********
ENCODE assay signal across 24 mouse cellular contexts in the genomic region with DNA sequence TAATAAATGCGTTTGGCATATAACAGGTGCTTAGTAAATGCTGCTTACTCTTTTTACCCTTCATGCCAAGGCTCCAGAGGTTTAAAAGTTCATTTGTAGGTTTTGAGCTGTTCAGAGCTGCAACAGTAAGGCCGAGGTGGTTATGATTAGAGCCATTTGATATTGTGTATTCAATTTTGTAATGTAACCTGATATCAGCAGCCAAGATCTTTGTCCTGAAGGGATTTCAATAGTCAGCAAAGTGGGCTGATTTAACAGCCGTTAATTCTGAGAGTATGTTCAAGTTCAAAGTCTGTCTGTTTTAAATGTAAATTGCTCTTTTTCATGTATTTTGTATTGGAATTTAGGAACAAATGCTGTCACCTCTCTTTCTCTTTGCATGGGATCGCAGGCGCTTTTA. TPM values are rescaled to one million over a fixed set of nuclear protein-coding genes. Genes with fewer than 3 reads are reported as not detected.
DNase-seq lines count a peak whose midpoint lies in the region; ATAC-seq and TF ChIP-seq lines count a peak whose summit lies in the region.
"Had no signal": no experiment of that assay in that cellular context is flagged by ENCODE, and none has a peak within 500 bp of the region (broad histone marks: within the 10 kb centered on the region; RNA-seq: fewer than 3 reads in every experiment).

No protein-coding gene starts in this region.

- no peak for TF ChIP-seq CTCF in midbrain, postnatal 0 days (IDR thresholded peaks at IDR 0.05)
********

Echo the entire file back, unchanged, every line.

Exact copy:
ENCODE assay signal across 24 mouse cellular contexts in the genomic region with DNA sequence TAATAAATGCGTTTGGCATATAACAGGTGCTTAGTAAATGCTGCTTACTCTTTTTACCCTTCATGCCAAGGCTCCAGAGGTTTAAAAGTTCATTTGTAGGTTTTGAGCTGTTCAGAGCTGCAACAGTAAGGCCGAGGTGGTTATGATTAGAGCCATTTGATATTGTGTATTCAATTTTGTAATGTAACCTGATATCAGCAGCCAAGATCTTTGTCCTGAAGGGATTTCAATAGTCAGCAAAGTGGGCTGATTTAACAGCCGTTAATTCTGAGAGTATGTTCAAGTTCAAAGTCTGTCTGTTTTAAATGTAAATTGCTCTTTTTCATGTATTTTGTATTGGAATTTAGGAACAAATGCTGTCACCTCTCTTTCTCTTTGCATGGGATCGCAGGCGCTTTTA. TPM values are rescaled to one million over a fixed set of nuclear protein-coding genes. Genes with fewer than 3 reads are reported as not detected.
DNase-seq lines count a peak whose midpoint lies in the region; ATAC-seq and TF ChIP-seq lines count a peak whose summit lies in the region.
"Had no signal": no experiment of that assay in that cellular context is flagged by ENCODE, and none has a peak within 500 bp of the region (broad histone marks: within the 10 kb centered on the region; RNA-seq: fewer than 3 reads in every experiment).

No protein-coding gene starts in this region.

- no peak for TF ChIP-seq CTCF in midbrain, postnatal 0 days (IDR thresholded peaks at IDR 0.05)